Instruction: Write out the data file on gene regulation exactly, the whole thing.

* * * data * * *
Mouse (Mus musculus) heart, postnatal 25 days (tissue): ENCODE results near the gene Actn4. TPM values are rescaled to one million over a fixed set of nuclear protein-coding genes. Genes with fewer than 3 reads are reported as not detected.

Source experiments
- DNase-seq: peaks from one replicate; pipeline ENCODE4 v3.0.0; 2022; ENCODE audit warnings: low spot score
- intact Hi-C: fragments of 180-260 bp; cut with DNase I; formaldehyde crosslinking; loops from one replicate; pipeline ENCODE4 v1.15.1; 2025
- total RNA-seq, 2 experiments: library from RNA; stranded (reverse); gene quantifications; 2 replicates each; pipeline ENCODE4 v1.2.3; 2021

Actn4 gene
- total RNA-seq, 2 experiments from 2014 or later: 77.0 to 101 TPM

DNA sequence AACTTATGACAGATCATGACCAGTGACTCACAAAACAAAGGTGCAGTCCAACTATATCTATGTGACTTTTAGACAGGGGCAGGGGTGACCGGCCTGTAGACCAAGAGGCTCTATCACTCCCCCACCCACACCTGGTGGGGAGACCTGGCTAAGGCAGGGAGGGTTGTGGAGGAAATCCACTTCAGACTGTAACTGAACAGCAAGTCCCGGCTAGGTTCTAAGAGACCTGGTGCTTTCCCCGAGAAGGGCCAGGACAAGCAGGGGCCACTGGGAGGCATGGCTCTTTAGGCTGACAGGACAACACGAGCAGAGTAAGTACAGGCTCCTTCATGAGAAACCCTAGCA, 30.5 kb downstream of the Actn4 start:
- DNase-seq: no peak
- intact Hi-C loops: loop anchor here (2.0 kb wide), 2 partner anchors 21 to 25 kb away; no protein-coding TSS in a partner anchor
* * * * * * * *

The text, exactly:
Mouse (Mus musculus) heart, postnatal 25 days (tissue): ENCODE results near the gene Actn4. TPM values are rescaled to one million over a fixed set of nuclear protein-coding genes. Genes with fewer than 3 reads are reported as not detected.

Source experiments
- DNase-seq: peaks from one replicate; pipeline ENCODE4 v3.0.0; 2022; ENCODE audit warnings: low spot score
- intact Hi-C: fragments of 180-260 bp; cut with DNase I; formaldehyde crosslinking; loops from one replicate; pipeline ENCODE4 v1.15.1; 2025
- total RNA-seq, 2 experiments: library from RNA; stranded (reverse); gene quantifications; 2 replicates each; pipeline ENCODE4 v1.2.3; 2021

Actn4 gene
- total RNA-seq, 2 experiments from 2014 or later: 77.0 to 101 TPM

DNA sequence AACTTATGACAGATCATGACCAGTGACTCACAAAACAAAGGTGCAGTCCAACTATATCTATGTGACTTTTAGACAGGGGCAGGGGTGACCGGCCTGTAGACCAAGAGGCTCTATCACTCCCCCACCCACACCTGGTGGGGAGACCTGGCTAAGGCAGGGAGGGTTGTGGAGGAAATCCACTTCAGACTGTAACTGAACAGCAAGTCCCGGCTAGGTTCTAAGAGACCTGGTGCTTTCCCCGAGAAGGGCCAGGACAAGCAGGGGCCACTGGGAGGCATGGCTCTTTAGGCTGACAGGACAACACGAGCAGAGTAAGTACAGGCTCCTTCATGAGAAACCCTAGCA, 30.5 kb downstream of the Actn4 start:
- DNase-seq: no peak
- intact Hi-C loops: loop anchor here (2.0 kb wide), 2 partner anchors 21 to 25 kb away; no protein-coding TSS in a partner anchor